We have tried to make our garden more bee and butterfly friendly by encouraging wild flowers to take a more prominent place. There was a time when I would attack wild flowers, such as cow parsley, with a vengeance. Get rid of them. They are wild. They are weeds. Why have them in the garden? Then it was spoken about on one of the gardening programmes on the tele about how important they are for all sorts of wildlife. So, I now find it interesting to see what flowers appear in the garden if an area is left to go ‘wild’. All kinds of flowers spring up. We have even had an apple tree start growing. Purple loose strife is spreading around the pond and rose bay willow herb has a firm foothold. Has it worked though? Well, we certainly have had more butterflies in the garden this year. Although not as many as the number we saw on a walk around Ashill common on 18th August last year. We walked into a path section made by bushes encroaching on a boundary hedge. As we turned a corner we were confronted with a swarm of brown butterflies. There were so many we gave up counting them. We guessed there must have been well over a hundred of them. It was a unique sight. We had never seen the like of it before, and we’ve never seen the same since.


It has been good to see wild flowers around Necton. On the long walk around the allotments there is a large patch of Meadowsweet, now sadly past its prime at the time of writing this. In the sheep pasture there is a large patch of what looks like it could be red coloured sedge. Seen from the air it could be quite magnificent.


Flowering hibiscus

Cultivated flowers shouldn’t be forgotten though. Our hibiscus has given us the best blooms this year than ever before, and I believe herbal tea can be made from them. But the strangest thing is the Sea Holly that’s growing around the lip of an embankment. Where did that come from? Necton is a long way from the coast….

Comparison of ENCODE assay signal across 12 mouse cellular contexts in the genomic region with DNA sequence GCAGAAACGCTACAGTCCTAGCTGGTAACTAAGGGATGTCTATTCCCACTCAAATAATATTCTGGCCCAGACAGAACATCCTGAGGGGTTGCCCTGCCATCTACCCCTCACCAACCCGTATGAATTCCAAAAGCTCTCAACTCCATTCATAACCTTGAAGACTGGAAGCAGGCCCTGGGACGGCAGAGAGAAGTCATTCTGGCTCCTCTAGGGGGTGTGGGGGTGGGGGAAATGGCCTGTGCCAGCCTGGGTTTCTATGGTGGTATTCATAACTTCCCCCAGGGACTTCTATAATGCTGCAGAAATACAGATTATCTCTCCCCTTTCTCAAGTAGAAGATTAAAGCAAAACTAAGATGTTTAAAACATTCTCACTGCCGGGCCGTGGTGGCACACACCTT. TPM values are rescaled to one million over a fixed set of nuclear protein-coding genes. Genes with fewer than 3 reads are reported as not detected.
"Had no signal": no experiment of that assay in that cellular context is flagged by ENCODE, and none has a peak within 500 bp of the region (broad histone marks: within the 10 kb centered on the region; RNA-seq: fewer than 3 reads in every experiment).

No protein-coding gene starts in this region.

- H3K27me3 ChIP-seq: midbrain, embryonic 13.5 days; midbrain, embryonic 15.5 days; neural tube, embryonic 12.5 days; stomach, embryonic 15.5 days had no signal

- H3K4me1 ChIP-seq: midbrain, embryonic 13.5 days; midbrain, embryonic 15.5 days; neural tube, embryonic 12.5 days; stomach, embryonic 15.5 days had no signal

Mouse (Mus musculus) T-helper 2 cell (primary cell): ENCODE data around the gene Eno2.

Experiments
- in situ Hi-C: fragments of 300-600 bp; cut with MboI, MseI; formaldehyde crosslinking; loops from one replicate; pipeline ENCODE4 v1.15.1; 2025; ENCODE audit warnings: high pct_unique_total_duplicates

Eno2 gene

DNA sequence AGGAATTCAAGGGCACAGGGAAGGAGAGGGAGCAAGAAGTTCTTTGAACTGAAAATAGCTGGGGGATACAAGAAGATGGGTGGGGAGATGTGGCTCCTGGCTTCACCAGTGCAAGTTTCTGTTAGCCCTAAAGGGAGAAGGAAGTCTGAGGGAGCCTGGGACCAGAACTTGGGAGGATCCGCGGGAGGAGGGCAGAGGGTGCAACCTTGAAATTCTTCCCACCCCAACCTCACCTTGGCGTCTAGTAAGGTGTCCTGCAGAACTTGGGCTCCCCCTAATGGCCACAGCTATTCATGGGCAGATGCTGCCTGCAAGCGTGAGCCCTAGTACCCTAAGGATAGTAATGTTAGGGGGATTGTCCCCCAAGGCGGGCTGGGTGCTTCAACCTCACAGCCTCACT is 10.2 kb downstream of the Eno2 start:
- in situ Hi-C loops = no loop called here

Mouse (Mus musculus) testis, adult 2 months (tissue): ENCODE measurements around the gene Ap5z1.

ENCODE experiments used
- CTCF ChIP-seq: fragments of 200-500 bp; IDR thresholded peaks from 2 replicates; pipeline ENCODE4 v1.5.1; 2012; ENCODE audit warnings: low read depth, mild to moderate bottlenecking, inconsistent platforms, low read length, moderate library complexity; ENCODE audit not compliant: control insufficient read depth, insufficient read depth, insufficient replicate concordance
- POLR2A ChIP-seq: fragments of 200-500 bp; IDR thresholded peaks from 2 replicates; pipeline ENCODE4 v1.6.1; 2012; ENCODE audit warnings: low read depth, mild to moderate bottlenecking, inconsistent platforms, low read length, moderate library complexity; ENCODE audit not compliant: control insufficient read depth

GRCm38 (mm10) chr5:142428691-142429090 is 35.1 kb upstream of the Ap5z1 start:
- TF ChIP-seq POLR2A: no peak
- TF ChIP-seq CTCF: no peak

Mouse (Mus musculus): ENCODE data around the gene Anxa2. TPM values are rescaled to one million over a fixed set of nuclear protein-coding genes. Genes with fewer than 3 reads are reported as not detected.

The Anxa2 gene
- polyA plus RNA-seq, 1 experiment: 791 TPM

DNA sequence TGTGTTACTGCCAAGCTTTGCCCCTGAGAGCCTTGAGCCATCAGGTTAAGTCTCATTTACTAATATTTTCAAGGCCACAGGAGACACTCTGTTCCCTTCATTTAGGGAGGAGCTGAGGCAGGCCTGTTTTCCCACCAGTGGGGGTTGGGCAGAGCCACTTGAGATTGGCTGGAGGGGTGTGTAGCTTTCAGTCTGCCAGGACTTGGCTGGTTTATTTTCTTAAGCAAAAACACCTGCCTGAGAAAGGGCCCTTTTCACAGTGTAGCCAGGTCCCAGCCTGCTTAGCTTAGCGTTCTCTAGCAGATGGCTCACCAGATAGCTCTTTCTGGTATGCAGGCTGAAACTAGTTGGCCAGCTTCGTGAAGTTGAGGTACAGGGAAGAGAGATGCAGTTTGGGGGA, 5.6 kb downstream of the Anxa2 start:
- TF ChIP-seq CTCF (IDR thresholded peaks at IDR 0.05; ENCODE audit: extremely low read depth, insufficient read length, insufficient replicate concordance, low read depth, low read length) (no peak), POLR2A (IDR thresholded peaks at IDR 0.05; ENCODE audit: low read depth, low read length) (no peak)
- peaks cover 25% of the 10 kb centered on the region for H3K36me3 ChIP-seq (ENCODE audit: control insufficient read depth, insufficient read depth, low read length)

So far this year we’ve had the usual wildlife visitors to the garden. Some have stayed a while, whereas others just made a brief guest appearance. However, there is one creature I would like to see that so far has not shown up, and that is a grass snake. We had quite a surprise when we discovered a discarded snake skin at the edge of the pond last year. Up till then we didn’t know we had grass snake’s in the garden at all. Apparently snakes have to discard their skins every now and then. They hook a bit on a stone (or something similar) and slowly squirm their way out of the skin. It is possible to see details, such as eye sockets, on the skin. There are some fascinating videos on U-Tube showing snakes discarding their skins. Even huge Anacondas are shown doing this.

The only one time we saw snakes in the garden there were two of them side by side swimming/squirming across the oxygenating plants in the pond. They both had a ‘neck’ raised above the water, with their heads pointing forward. They strangely resembled the sketches of the Loch Ness Monster. This proves beyond all doubt that the Loch Ness Monster is really a giant grass snake. Perhaps.


The discarded skin of a grass snake